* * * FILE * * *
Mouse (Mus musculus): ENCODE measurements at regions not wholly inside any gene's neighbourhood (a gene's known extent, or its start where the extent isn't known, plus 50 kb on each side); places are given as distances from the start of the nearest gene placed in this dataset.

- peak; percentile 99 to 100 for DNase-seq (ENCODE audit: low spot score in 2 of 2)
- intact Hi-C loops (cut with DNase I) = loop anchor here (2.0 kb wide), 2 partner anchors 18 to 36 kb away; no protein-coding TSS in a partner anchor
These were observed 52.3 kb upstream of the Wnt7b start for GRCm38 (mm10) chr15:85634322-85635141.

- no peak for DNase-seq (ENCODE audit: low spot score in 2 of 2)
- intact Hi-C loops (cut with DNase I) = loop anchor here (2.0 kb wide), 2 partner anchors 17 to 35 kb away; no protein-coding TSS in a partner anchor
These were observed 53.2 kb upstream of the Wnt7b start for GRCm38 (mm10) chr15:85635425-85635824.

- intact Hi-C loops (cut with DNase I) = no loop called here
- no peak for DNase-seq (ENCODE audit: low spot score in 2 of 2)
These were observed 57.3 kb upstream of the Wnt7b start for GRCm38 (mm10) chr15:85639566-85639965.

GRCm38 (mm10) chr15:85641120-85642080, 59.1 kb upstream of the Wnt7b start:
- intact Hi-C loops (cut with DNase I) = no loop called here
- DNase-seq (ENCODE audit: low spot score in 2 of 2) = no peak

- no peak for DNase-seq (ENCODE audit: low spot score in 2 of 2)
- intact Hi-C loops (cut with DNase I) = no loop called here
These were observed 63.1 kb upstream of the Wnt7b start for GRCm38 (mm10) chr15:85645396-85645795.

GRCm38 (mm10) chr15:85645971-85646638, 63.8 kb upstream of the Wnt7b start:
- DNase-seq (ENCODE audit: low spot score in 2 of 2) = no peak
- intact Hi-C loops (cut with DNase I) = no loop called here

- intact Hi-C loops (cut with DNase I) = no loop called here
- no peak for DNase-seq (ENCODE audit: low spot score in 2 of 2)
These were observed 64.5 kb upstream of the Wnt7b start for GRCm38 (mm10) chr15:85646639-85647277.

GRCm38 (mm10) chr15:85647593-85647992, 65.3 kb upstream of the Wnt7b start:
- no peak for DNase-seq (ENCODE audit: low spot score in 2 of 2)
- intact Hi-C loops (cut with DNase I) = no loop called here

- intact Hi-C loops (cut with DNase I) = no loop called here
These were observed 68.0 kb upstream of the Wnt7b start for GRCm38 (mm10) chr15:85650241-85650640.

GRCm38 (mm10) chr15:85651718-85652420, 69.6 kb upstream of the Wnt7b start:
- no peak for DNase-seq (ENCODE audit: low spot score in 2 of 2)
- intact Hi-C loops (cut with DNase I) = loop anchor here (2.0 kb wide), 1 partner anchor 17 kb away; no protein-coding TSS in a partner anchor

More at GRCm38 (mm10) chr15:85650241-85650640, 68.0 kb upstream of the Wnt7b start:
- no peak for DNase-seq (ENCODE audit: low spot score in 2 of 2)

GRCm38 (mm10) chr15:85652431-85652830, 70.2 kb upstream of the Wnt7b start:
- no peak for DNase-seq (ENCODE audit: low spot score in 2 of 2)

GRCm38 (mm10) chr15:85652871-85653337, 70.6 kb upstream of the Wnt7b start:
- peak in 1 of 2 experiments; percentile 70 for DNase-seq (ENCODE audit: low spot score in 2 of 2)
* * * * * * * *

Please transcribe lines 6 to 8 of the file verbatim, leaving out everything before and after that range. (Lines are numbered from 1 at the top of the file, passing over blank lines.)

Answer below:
- intact Hi-C loops (cut with DNase I) = loop anchor here (2.0 kb wide), 2 partner anchors 17 to 35 kb away; no protein-coding TSS in a partner anchor
These were observed 53.2 kb upstream of the Wnt7b start for GRCm38 (mm10) chr15:85635425-85635824.

- intact Hi-C loops (cut with DNase I) = no loop called here